2001

December 25th

After a visit from Santa I discover ... a jigsaw. Well spotted by my daughter.

December 11th - farewell to the Mini

Not Bee or Vee but an LBC none the less. My Mum has decided to give up driving and I sold her Mini for her. Owned by her from new since January 1973 (unfortunately missing the free road tax by a matter of days) and only done 54k - barely run in. Was good condition outside and pretty-well immaculate inside. Got all bills and receipts including the original bill of sale, sadly she didn't know she should have kept all the old MOTs and tax discs and I didn't know she wasn't. She's also passing on a book of unused petrol coupons from the early 70s when either tanker driver strikes or revolting Arabs threatened petrol supplies. Got 500 for it which considering she only paid 700 isn't bad, 7 depreciation per year! Buyer has a small business restoring Minis and plans to use it himself for a time, glad it will carry on for a while yet.

October.

Not one but two pictures of Bee in the MG Owners mag this month.

September 8/9/10 - Bath to Bournemouth and The New Forest.

Flagged off from Victoria Park Out of the single-track lanes at last Interviewed at Bournemouth Mainly pleasant run down to Bath and overnight stop in the middle of nowhere. How's this for official logic? We park in a line of cars in Bath's Victoria Park. I notice we are on a single yellow line, but parking bays are also marked. Ask a traffic warden where the Pay and Display machine is and he points one out but says "You can't park here it has a yellow line." I point out the parking bays and he says "That's why we can't enforce the yellow line." I ask if I should get a ticket and he says "There's no point, we can't do you for parking here because you can still see the parking bays, and we can't do you for not having a ticket because it isn't an official parking space!"

Rather too much mileage in the first half through incredibly narrow single-track roads, my idea of an enjoyable run is not 15 cars in convoy at 10mph getting sworn at by the locals. Second half through Dorsetshire villages much more pleasant. Bit of a shock at Bournemouth to suddenly find ourselves in the midst of a crowd of a couple of hundred onlookers being interviewed. Overnight stop at The Forest Park hotel in Brockenhurst in the heart of the New Forest very enjoyable as always, uneventful drive home.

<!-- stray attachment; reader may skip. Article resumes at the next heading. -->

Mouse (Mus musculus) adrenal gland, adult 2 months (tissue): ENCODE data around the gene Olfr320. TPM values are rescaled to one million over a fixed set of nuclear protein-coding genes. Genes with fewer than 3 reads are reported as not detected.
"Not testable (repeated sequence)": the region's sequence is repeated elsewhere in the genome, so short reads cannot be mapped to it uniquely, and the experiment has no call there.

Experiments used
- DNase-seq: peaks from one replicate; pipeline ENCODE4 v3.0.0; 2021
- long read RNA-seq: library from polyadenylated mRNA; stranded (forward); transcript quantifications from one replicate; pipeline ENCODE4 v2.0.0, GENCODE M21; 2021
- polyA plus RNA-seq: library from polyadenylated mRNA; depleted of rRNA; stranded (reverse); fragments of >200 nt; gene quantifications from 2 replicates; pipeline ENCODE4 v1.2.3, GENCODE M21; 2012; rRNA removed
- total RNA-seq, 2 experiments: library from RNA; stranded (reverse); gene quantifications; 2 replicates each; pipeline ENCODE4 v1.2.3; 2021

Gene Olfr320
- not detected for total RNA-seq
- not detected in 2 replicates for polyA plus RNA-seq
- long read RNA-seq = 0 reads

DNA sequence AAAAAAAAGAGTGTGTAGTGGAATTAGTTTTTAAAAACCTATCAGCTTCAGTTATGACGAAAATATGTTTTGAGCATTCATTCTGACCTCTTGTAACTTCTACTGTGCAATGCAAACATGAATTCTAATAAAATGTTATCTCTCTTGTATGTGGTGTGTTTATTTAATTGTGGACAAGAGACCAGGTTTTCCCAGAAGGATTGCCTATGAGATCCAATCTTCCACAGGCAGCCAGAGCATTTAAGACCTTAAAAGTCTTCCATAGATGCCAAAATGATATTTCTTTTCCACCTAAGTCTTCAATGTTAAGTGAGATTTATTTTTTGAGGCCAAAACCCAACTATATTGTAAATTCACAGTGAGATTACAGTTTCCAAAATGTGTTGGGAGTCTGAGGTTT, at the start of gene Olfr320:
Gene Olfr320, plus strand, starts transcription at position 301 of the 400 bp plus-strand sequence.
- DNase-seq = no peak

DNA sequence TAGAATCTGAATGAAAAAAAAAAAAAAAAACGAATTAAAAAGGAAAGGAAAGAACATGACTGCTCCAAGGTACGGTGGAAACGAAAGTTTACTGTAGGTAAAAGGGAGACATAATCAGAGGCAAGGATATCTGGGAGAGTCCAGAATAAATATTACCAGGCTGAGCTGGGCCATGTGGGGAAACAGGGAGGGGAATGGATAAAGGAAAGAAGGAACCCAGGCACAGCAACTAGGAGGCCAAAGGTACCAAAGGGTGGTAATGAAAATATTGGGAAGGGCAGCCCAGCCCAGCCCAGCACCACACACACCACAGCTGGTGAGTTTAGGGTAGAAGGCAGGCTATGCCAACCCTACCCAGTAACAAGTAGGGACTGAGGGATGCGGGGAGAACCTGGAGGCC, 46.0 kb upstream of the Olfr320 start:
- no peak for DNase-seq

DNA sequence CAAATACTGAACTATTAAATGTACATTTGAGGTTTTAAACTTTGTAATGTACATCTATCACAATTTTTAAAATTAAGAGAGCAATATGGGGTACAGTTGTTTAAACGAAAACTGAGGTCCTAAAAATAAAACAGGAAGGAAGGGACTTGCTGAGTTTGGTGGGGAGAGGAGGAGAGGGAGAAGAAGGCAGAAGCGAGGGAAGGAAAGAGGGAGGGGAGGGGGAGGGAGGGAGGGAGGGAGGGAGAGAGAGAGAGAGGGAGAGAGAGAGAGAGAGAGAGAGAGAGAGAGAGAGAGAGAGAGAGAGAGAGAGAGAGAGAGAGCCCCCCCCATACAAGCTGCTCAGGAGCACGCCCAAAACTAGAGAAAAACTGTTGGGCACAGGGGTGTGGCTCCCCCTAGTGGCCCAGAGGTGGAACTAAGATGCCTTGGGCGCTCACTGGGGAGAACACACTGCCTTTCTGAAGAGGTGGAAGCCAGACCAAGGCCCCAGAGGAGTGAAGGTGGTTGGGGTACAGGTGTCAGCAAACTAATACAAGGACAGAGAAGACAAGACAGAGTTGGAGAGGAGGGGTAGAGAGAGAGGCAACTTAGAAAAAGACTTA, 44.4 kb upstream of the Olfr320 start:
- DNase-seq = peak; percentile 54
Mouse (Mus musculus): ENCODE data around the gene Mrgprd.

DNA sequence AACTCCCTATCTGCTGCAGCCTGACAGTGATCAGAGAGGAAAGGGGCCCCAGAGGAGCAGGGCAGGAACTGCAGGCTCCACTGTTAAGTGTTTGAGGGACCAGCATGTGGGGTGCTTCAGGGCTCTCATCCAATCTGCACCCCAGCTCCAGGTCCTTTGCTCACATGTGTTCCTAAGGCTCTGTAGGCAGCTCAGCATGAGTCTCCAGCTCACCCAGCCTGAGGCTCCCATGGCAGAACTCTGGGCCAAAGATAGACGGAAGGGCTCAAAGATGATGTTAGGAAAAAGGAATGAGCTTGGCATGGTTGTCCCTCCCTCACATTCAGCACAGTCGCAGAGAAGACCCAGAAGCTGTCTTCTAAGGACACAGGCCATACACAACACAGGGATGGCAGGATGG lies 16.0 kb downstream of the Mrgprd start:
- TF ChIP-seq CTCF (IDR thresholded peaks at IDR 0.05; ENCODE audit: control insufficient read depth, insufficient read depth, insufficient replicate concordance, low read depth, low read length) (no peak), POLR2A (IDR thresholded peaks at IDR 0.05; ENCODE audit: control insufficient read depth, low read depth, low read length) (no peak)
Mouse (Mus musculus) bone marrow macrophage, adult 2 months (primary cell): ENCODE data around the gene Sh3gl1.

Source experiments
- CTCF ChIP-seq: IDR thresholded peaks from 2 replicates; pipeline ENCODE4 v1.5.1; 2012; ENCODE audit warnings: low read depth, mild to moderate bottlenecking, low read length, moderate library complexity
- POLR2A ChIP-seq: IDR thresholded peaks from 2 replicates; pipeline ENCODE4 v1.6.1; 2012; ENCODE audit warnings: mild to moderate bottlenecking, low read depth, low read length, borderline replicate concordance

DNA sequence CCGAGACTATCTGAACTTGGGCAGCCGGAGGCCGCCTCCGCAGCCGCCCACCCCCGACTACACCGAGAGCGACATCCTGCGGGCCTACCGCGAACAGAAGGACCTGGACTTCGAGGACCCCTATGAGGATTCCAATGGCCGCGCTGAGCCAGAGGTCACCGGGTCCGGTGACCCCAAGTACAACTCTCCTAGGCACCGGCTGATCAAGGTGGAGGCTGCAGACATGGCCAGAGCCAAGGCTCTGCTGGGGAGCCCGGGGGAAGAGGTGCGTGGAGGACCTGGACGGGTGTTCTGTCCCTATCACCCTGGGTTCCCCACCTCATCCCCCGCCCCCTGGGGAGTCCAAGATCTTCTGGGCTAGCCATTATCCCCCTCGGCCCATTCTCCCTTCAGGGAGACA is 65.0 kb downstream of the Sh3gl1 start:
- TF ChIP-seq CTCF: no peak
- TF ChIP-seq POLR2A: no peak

That's the last of the organised runs and overnighters for this season, just the occasional Sunday morning to get the paper - weather permitting. Because of the number of overnighters we had planned for this year I bought a cockpit cover, as with the best will (and hood) in the world Bee isn't water-tight. The result? Five organised runs and 14 nights parked in the open air and it doesn't rain once - Sod's Law reigns. In fact the only rain we had all year was on the way back from Scotland.

All-in-all a much more successful year - 3800 miles in Bee and 1200 miles to Le Mans and back in Vee.

August 25th - The Vintage Vine and Cider Chase

Lovely day - temps in the 80s and sun nearly all the way, still in T-shirts when we got back home at about 7pm after 220 miles. Obligatory flagon of Old Rosie (scrumpy cider) from Westons. 30 cars of various types on the run, including a LHD TD - and I thought the ZR had cramped pedals!

Fuel gauge started playing up on the way home, didn't take long before I realised it was the usual problem - broken sender resistance wire between 1/4 and 1/2. Had to change Vee's in February, and that was after having to replace both when I first bought the cars.

August - The 'pointless' fuel pump has got to go.

Vee's fuel pump is now playing up on a regular basis. It is the Hall-effect type that was on the car when I bought it over six years ago - supposedly more reliable! I refurbished the points on Bee's pump when I had to change that by the roadside in 1999 and have been carrying it as a spare in Vee for some time. The symptom is always the same - turn on the ignition and I can hear the pump click once as the solenoid energises, but that's it. I have to switch the ignition on and off several times and then it suddenly chatters into life, and all is well until a few days later. Once started it seems to keep going throughout even a long journey. All came apart very easily, and because Vee has the pump up high in front of the tank only a relatively small amount of fuel siphoned out. Went back together OK, but the flexible hoses are a bit manky and the fibre washers needed pulling up a bit to seal. I should have ordered the washers beforehand but didn't, so for peace of mind I'll have to do it again with new hoses and washers. Bee's pump has the earth terminal on the body, but there is a handy earth wire tied up in the harness - must be from the original pump. Some years ago I found a length of tubing that wasn't connected to anything and removed it, but as is my wont I hadn't thrown it away and it was just right for the diaphragm vent pipe on this pump - again must have been used on Vee's original pump. I now have the opportunity to see if I can work out what is wrong with Vees Hall-effect pump.